Until she got to the green bungalow house with the hydrangeas in the front yard.
Then she stopped dead.
She had no chocolate chips. She had no milk. She had no apples. And she was late. Very very late.
She knew mad.
The front door to the pretty green house was open, just a crack, just a tiny bit, enough that she could tell it was quiet inside. Angel stepped from the porch into the foyer, carefully closed the door behind her, set the chain as she’d been taught to do, turned the deadbolt as she’d been taught to do, twisted the feeble little press button on the door handle itself as she’d been taught to do.
Alfred was sitting on the couch in the living room, legs crossed, a shimmery gold throw pillow in his lap. His hands, long-fingered and soft, picked at the fringe on the pillow. He stared at her, expressionless, and Angel began to quiver. The quiet was like nails on a chalkboard, plucking every nerve in her body beyond bearing. Even though the room was warm colors like deep yellow and red, it felt cold. So cold.
“I’m sorry, I – this girl – at the store – she stole a magazine and the man thought – he tried to call the police – and I – I had to run – I – I didn’t get caught – I – knew you’d be ma-waiting – I’m sorry. I’m sorry. I’m so sorry.” Angel felt the words spilling out as she moved slowly toward the door to the kitchen. Her hand unclenched and she carefully exposed the money, crushed into a tight ball, and held it out, not reaching for him, just stretching her hand out, the money sitting on it like an offering, but she kept moving, slowly, carefully, toward the swinging kitchen door, a step closer, one more, just a little more, almost there, almost to the door, just a little farther, and she’d be okay, they’d be okay, everything would be okay.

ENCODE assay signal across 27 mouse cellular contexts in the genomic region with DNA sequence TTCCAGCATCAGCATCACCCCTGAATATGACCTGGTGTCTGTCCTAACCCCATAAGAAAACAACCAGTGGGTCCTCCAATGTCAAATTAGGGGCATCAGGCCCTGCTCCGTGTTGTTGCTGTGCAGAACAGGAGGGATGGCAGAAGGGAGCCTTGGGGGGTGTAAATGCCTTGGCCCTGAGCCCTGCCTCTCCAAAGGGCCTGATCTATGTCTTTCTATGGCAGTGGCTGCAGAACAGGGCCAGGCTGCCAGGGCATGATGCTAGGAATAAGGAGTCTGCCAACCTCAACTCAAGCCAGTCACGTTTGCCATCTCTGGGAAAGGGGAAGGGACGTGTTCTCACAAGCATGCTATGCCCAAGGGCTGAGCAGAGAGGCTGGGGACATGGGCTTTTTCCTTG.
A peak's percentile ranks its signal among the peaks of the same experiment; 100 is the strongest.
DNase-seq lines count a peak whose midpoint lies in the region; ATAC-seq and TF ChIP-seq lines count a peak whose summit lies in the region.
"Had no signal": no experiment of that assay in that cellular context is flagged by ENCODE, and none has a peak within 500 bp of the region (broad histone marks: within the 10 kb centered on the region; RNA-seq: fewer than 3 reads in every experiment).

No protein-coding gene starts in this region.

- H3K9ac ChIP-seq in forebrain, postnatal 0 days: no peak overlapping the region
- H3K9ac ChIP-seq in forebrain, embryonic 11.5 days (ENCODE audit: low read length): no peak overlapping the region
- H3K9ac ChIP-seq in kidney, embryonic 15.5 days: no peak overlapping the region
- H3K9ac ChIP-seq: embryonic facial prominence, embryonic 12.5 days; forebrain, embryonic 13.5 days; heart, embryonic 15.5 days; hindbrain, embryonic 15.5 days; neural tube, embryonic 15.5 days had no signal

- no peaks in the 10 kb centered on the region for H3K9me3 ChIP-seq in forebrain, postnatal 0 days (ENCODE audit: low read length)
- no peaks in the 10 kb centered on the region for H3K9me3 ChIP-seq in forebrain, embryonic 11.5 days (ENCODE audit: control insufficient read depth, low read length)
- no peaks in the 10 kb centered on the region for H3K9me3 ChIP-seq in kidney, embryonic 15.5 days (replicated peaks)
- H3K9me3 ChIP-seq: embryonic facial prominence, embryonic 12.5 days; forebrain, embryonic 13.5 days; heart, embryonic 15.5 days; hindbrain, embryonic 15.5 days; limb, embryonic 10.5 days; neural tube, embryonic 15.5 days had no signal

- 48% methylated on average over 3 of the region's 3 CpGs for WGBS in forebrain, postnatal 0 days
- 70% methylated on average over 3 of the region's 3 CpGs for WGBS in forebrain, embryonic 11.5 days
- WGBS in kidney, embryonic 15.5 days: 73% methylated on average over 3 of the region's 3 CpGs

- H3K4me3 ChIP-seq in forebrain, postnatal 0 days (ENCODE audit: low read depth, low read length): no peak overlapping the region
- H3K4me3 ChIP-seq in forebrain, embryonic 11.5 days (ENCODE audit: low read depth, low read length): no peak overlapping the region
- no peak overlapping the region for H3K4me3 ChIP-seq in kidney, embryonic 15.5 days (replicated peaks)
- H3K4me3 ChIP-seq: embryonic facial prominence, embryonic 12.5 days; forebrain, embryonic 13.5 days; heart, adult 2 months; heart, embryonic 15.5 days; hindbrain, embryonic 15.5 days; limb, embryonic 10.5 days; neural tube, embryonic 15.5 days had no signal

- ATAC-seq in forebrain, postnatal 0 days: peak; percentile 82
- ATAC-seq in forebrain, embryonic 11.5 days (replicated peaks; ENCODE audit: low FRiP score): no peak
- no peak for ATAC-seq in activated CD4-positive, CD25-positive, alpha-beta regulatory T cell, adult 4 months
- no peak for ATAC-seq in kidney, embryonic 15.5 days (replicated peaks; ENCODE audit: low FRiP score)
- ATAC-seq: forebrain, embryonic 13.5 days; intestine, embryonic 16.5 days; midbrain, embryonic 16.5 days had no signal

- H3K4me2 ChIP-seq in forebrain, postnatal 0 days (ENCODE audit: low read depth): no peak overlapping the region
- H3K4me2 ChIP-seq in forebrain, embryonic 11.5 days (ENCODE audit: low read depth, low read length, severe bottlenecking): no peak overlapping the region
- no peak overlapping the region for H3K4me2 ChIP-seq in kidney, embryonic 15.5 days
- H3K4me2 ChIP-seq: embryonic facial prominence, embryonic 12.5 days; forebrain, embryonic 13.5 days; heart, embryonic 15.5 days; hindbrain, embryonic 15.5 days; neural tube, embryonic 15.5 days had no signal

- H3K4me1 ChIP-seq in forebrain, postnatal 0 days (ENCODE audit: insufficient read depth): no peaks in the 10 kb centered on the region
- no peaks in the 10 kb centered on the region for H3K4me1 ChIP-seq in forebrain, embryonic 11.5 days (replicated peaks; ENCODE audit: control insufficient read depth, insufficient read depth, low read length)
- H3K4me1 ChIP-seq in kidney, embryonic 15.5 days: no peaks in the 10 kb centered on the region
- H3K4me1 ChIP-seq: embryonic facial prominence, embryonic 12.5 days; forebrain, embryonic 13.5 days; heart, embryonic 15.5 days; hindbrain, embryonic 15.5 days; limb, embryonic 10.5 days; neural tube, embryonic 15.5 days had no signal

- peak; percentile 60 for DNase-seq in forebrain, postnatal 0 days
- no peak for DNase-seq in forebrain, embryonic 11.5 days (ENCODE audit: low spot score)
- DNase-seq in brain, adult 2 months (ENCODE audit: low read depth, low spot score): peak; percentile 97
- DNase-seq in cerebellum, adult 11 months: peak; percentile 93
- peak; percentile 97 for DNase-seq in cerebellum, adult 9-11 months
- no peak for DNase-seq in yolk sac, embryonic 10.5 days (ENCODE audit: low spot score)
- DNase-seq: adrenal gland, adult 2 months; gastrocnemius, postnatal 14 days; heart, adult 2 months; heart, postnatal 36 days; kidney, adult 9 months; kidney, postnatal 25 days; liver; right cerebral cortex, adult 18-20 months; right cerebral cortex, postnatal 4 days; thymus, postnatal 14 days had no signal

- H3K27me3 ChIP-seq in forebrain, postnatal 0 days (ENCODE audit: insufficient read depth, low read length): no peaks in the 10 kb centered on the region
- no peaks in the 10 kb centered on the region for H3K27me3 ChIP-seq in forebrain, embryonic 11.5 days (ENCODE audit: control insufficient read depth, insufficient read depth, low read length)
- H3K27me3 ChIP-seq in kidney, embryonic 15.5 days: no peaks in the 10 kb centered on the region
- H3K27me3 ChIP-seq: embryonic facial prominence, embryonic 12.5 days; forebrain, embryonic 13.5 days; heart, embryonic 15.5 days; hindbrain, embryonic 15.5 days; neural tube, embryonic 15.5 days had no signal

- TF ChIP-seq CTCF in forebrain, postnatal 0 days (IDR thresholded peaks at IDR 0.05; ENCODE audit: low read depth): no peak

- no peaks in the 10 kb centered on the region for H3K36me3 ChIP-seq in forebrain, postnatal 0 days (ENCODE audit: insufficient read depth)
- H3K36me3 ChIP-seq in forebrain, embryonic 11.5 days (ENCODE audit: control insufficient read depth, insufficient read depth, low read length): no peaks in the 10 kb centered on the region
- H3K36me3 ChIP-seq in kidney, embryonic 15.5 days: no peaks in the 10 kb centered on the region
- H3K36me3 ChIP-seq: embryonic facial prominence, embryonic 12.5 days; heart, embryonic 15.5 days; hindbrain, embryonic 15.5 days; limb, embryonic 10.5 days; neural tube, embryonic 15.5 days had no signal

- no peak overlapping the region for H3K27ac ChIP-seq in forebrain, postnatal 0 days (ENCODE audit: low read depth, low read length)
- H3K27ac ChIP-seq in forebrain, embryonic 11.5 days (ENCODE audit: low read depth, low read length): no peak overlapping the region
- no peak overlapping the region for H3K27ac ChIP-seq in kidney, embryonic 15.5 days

Somewhere in the back of her mind she recognized he wasn’t moving, wasn’t reacting, just staring at her, not looking mad, not looking sad, not looking amused like he sometimes did. Something was really wrong. Her gut clenched and threatened to heave but she fought it down, swallowed the bitter gut juice that rose up into her mouth, reached out with a hand to feel the wall, almost there. But the money. She still had the money in her hand. Had to put the money down. She stopped, looked at Alfred’s face, felt his eyes burning into her as he watched her think. Swallowed. Took a quick step forward, into the danger zone, just enough to drop the rolled bills onto the table behind the sofa and jump back.
“I’m really sorry, I’m really sorry, I’ll go downstairs, I’ll put myself away, no need to – I’ll just go now, okay?” She backed into the kitchen door, pushed through it with her butt, turning as soon as she was safely in the kitchen to grab at the handle of the basement door. Her hand was slick with sweat, and the knob didn’t turn right away. She tried again, sure he would be behind her any moment, yelling and angry and –